Ah - the vet thing and the native thing... do you think if they had run Churchill for President, he may have actually won just a few more votes than John Kerry?

:: michael Friday, February 11, 2005 [+] ::
:: Thursday, February 10 ::

Well done, Mrs. Cheney!

While I chiseled a hole in an antique door for a mortice lockset, I listened to Terry Gross's interview of Mrs. Cheney, who was on to talk about history and history-oriented children's books. That happened for a while, but, predictably, Terry had to go to the lesbian thing and Mrs. Cheney's views. Terry was polite, I suppose, in comparison to and especially in the wake of John Kerry's low-class handling of the subject during the last debate.

As Terry continued to imply that Mrs. Cheney was reluctant to contradict the President, it finally came to this head, "Terry, I have contradicted the President six times in the last ten minutes. I thought I was here to discuss history."

What followed was the most on-air silence I have witnessed since Bob Costas rebuked Katie Couric at the opening of the Olympics.

"Do I remind you of your daughter, Mrs. Cheney? Would you be ashamed of me, too?"

But Terry had to go there again, and continued to imply that Mrs. Cheney was reluctant to discuss the subject. It finally came to this head, "Terry, I have discussed this subject more with you than probably anyone else has on this show in the last six months."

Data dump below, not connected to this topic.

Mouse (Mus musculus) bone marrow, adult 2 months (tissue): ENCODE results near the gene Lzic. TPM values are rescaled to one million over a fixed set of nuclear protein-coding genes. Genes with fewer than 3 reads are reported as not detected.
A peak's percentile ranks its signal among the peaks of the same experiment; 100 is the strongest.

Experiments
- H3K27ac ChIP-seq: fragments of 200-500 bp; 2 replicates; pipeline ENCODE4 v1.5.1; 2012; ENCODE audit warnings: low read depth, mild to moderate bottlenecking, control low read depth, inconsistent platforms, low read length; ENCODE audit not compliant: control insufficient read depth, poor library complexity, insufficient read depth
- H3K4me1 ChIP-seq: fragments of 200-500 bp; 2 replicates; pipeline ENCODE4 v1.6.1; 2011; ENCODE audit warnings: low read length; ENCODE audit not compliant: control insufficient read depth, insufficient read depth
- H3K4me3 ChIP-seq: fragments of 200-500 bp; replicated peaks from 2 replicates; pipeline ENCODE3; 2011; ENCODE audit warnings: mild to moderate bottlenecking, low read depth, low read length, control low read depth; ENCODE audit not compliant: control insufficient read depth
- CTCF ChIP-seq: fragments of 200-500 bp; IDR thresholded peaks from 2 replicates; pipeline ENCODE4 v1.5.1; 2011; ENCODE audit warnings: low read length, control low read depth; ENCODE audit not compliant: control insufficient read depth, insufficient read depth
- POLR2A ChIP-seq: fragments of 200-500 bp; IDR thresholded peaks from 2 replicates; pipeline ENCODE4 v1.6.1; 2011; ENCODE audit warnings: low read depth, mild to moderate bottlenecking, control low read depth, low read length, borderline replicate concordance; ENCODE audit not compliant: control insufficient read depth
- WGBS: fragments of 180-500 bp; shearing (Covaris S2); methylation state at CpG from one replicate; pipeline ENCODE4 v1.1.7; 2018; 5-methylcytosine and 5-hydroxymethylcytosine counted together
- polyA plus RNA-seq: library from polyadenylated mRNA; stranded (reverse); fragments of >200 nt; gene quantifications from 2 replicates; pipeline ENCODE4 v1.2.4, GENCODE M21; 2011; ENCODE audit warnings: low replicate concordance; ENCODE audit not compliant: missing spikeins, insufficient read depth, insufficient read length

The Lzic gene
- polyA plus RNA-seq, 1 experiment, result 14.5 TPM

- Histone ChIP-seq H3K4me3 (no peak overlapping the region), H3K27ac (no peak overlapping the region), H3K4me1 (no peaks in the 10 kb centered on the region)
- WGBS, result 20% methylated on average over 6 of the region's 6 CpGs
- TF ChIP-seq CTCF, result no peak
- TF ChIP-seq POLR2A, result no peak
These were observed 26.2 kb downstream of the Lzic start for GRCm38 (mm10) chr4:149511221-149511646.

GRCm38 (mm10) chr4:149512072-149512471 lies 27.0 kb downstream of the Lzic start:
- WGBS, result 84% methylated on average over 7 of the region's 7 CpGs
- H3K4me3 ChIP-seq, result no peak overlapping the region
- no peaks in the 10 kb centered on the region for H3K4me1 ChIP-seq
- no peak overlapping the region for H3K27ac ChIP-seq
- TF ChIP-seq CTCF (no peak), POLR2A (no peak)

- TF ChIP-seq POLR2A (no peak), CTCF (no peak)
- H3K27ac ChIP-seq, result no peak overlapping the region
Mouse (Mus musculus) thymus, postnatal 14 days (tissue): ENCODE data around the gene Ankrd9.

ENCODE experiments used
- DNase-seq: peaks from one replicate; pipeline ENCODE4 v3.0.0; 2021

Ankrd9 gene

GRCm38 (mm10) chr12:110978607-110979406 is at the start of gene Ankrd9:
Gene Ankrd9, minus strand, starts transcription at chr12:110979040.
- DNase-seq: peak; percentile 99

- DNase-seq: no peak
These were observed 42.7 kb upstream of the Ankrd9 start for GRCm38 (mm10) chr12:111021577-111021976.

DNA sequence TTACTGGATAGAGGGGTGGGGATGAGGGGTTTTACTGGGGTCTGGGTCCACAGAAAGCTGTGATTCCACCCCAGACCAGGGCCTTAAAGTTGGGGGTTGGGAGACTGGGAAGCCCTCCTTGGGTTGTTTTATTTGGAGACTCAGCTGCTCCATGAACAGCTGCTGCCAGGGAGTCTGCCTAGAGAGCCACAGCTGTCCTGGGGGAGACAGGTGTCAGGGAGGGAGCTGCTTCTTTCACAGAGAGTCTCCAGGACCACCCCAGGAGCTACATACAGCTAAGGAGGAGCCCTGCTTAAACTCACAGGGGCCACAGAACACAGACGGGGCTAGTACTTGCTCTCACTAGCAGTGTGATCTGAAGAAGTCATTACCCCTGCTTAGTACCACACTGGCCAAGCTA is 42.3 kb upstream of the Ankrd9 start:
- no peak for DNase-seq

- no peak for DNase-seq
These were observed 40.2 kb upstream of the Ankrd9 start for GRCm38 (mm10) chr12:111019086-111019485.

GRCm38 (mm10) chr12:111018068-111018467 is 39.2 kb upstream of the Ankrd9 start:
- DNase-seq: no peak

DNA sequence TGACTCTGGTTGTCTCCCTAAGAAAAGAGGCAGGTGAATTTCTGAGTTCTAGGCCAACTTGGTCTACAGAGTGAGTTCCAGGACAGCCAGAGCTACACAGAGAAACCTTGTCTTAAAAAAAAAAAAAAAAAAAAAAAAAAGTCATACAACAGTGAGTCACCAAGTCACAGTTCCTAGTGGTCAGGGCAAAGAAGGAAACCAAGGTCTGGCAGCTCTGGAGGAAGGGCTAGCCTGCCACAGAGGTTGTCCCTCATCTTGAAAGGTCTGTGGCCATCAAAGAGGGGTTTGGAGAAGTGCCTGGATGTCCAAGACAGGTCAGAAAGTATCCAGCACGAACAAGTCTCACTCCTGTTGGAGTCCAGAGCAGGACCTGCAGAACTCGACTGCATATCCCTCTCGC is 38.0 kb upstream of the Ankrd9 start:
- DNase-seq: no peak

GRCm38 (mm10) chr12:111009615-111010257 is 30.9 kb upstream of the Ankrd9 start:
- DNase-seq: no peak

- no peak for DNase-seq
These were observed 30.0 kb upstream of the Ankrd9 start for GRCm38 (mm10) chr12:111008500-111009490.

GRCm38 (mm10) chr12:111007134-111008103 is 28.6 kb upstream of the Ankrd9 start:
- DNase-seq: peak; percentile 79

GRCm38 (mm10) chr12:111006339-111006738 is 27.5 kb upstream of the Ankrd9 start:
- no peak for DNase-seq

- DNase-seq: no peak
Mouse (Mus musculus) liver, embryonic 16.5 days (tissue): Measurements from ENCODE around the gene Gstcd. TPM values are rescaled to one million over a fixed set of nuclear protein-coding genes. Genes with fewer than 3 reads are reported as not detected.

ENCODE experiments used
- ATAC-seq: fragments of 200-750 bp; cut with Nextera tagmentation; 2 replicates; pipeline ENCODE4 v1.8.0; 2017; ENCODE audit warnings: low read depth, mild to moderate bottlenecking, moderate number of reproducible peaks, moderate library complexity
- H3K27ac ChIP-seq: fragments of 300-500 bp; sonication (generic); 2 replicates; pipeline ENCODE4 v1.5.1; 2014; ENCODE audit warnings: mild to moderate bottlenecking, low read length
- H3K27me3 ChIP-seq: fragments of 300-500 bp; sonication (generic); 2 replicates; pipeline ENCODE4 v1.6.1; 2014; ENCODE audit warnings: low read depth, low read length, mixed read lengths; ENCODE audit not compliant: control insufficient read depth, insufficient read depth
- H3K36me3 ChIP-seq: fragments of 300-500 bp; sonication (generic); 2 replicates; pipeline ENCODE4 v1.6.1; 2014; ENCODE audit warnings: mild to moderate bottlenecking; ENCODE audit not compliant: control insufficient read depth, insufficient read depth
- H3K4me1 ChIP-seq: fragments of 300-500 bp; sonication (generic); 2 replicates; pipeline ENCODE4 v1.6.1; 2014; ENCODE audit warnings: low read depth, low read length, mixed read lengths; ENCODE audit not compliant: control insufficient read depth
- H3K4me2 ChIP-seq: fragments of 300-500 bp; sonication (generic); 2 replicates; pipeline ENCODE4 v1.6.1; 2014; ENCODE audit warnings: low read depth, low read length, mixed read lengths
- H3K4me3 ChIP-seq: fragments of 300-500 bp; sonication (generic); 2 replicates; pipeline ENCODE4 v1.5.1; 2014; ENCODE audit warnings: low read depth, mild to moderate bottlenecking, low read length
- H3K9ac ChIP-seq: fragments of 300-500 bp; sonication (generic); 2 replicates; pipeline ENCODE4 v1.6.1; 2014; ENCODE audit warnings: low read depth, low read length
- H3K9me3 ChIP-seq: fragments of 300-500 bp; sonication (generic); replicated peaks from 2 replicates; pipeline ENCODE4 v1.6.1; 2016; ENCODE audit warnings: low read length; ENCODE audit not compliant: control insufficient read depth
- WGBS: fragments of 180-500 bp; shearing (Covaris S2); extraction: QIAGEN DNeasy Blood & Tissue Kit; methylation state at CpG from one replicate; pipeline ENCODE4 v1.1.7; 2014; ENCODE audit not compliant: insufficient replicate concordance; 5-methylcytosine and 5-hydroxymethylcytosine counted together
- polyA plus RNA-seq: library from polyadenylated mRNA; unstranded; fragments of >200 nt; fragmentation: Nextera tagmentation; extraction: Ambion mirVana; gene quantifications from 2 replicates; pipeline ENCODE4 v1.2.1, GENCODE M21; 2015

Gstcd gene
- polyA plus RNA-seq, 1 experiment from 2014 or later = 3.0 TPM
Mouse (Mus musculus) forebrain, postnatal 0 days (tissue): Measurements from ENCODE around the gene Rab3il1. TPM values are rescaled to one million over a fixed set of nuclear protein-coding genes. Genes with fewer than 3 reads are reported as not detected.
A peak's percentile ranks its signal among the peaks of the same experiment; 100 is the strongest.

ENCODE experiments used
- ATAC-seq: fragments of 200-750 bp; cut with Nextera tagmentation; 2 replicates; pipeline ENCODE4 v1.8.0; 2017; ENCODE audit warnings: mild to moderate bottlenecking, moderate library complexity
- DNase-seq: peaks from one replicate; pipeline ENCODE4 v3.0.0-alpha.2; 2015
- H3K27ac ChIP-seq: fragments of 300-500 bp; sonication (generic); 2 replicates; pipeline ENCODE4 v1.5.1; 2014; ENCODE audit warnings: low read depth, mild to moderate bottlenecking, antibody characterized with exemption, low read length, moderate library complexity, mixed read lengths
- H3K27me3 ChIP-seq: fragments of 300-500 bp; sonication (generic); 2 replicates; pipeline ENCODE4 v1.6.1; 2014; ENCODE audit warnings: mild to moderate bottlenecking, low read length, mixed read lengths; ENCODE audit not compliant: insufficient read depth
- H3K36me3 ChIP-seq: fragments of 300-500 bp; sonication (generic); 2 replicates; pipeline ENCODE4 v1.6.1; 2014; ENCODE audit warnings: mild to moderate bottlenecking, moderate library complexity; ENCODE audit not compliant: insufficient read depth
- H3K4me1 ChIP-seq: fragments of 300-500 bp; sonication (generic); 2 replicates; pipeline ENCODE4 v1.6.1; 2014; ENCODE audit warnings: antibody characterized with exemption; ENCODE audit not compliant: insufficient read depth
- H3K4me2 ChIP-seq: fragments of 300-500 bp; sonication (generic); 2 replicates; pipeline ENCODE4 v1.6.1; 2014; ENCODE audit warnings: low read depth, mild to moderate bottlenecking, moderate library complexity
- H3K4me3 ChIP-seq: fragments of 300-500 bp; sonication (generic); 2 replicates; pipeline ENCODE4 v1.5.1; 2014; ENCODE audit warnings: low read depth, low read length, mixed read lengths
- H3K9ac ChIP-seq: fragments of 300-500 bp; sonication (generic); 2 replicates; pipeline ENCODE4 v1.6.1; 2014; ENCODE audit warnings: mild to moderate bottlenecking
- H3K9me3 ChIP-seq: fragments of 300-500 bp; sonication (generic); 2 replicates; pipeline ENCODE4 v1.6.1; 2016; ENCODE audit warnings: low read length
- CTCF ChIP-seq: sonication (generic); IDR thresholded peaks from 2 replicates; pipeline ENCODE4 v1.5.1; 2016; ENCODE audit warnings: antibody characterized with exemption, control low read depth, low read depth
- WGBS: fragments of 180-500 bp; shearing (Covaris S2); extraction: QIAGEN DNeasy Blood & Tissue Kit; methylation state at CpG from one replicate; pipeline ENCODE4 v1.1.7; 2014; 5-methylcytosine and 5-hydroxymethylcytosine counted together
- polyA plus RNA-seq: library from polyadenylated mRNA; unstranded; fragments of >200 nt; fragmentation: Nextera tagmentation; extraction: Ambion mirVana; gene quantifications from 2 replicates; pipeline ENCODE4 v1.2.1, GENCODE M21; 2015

Again, silence. Terry was totally tripped, and she deserved it. Interestingly, pehaps predictably, I cannot find the interview posted or even followed-up at the NPR website.

:: michael Thursday, February 10, 2005 [+] ::
:: Wednesday, February 9 ::

I am still ready to buy Secretary Rice a new pair of Ferragamos for pretending the Grave of Yasser Arafat does not exist.

In the meantime, I am mulling over the November remark by Dr. Jack Wheeler posted below:
Yasser Arafat was the Hitler of Palestinian Arabs. Just as Hitler led the German people in a euphoric frenzy to their doom, so Arafat has done the same to his people.
The Left has overused the Hitler and Nazi analogy as much as it has incorrectly used it. As I fought against wishing Dr. Wheeler had chosen something else by remembering why he was right:

*The Palestinian National Covenant called for exile from Palestine of all Jews who had arrived after 1917 and their descendants. After Yasser Arafat agreed to remove this from the Charter, it was still displayed in its original language.
*Palestinians celebrate suicide bombers by:
-naming streets after them
-creating shrines for them
-honoring the mothers who have abandoned their children to explode and knock on the door of heaven with the skull of a Jew
-allowing Palestinian children to trade suicide bomber cards the way American kids trade baseball cards
-dancing in the streets and passing out candy on September 11, 2001
The list goes on and on, but I am outta time, but this short list makes it clear to me that Wheeler's analogy is correct and appropriate.
:: michael Wednesday, February 09, 2005 [+] ::


A dissed Downtown Lad points to a provocative post by a philosophy professor:
By the way, the proper analogy is not to slavery, which is obviously unjust, but to not allowing dogs to vote, which is just.
However, BOTW points to the fact that earning a PhD is not the beginning of wisdom. The NYT reported a near-scientific conclusion about as necessary as a Nazi medical experiment:

Predatory killers often do far more than commit murder. Some have lured their victims into homemade chambers for prolonged torture. Others have exotic tastes--for vivisection, sexual humiliation, burning. Many perform their grisly rituals as much for pleasure as for any other reason.